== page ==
Figure 2 summarises the steps of the SMBG technique in children, according to the evidence presented in the four studies included in this review.

The child’s developmental stage must be taken into account when teaching and supervising the SMBG technique. Younger children need to be monitored more carefully because the younger they are, the fewer skills they will have in performing the SMBG technique. Moreover, boys need to be monitored until a later age compared with girls, because girls showed better performance than boys (Perwien et al, 2000).

Adult supervision should also be closer when the child starts the SMBG routine with a new glucometer. Perwien et al (2000) showed higher performance in SMBG technique by children who used the same type of glucometer at home and in data collection. Similarly, supervision of SMBG should be even more attentive when children show signs of hypoglycaemia, as hypoglycaemic children tended to perform worse than those who did not experience this complication (Perwien et al, 2000).

Discussion

This review describes the steps for SMBG performed by children aged 6–12 years. The selected studies had different designs and were published over an 18-year period. The studies showed the evolution of research on SMBG in children with type 1 diabetes, from “patient guides” in 2004 (Dumas et al, 2004) to quasi-experimental studies in 2018 (Kaneto et al, 2018).

Children can perform SMBG without the direct help of an adult but they must be adequately supervised. Failure to perform each step of SMBG correctly can bring consequences. Children can intentionally or accidentally modify the glucometer data, resulting in errors that can be harmful to the child (Marks and Wolfsdorf, 2020).

Handling of peeled fruits, such as bananas, apples and oranges, can leave traces of fructose and glucose on children’s fingertips, resulting in incorrect readings by the glucometer, overestimating the capillary glucose level (Arakawa and Ebato, 2012; Olamoyegun et al, 2016). In addition, newspaper print, perfumes, hand creams and hair gels can also be sources of errors in blood glucose readings (Gordon, 2019). In these situations, washing hands with soap and water provides security for safe reading (Arakawa and Ebato, 2012; Olamoyegun et al, 2016). In our review there was no consensus on the best method for hand hygiene before SMBG. However, guidelines in infection control recommend hand sanitiser in cases when soap and water are not available (Centers for Disease Control and Prevention, 2020). Nurses must teach children with type 1 diabetes the importance of hand hygiene regardless of the method used.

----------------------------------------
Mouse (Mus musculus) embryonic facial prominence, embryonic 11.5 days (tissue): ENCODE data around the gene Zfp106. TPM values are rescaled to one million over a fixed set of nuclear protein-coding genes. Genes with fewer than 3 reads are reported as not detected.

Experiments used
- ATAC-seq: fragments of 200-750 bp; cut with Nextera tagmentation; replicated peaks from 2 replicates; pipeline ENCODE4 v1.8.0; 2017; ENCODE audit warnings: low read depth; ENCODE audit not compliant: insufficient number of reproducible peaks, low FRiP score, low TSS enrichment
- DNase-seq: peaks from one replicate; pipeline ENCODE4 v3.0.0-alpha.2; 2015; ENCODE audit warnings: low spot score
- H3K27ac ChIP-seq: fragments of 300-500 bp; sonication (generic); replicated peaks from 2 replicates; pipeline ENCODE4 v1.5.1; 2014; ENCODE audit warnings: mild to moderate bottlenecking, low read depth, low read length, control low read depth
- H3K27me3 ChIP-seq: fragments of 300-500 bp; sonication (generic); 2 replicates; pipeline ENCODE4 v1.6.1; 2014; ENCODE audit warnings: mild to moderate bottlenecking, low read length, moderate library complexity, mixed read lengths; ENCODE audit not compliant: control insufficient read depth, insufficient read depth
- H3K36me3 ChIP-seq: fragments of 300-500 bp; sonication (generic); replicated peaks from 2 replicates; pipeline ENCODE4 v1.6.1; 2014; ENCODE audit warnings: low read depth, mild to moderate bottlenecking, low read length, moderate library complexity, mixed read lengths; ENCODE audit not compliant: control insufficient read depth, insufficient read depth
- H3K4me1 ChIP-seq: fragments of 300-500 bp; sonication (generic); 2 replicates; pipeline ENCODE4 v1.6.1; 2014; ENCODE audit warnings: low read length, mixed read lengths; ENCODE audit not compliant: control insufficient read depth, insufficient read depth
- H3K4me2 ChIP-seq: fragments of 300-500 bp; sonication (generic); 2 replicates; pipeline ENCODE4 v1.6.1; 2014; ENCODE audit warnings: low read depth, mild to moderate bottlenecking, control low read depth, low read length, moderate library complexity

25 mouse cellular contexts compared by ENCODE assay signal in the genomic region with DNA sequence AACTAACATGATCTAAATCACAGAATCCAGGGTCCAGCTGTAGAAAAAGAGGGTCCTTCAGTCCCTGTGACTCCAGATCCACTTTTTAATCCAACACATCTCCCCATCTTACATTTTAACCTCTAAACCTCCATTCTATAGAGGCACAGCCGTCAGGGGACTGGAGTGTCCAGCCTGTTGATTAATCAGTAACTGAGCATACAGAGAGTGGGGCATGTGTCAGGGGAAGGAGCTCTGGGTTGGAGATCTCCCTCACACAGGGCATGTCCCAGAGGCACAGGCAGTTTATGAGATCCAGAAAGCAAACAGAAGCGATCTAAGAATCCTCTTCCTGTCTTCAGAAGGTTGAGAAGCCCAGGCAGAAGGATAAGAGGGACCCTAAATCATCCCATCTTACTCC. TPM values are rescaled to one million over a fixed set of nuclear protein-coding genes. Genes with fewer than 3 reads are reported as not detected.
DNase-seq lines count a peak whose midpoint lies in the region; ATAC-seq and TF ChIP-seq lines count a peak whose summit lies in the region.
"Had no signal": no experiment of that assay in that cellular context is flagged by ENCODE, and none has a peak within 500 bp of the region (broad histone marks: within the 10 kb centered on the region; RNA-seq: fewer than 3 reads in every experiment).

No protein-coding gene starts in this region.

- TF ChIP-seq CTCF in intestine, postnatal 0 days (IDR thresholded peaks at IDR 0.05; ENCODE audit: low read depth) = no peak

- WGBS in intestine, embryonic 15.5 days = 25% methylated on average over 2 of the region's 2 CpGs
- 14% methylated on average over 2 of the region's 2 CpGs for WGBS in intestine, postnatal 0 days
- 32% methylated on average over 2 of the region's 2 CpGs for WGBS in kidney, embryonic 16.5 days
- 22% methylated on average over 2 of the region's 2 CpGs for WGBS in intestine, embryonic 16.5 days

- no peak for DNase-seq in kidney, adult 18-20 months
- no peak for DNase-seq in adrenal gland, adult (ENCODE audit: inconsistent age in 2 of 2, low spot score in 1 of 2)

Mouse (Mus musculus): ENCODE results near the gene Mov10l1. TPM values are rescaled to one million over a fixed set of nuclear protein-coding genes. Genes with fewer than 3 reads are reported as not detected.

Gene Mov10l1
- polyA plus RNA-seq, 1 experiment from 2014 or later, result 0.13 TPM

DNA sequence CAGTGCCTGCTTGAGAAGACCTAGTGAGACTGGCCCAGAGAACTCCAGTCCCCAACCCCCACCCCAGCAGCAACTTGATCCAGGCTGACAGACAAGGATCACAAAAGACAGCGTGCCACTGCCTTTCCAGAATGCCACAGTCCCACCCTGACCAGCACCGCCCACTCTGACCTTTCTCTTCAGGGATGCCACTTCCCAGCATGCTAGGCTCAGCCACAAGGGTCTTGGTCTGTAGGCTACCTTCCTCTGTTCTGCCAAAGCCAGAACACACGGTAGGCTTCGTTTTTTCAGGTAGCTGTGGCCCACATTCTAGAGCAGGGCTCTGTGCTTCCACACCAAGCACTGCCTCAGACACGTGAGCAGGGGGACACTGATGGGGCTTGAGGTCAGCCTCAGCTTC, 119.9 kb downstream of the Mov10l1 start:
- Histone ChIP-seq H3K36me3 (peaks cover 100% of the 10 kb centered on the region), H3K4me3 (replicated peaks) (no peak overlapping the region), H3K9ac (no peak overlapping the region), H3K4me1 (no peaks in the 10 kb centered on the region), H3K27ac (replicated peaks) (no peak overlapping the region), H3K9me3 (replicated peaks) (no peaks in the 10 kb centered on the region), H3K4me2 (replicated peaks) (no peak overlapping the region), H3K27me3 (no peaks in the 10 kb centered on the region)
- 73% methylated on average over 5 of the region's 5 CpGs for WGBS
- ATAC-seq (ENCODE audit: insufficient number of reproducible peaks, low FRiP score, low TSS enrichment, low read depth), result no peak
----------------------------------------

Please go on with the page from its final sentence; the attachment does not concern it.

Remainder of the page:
Other factors that can affect the results of SMBG are failure to handle the system according to the manufacturer’s instructions, incorrect maintenance of the glucometer, the use of expired test strips or incorrect storage of strips, and an inadequate amount of blood on the test strip, which can lead to false low readings (Nerhus et al, 2011; Gordon, 2019). Extreme temperatures and rapid changes in temperature, such as moving from the outside to the inside of a house during winter, can also affect the accuracy of results obtained with SMBG (Nerhus et al, 2011).

The steps of the SMBG techniques are synthesised in this review; however, due to current advances in technology, some of these steps may already be outdated. These include checking the code of the glucometer and bottle of reagent strips shown in step 3 of the results. Currently, modern devices do not use this code system. With each tube of new strips or with the suspicion that the meter or strips are not working properly, the user performs a test with a control solution to confirm that the strips are reading correctly (Accumed-Glicomed, 2018). The control solution contains a known amount of glucose that reacts with the test strip.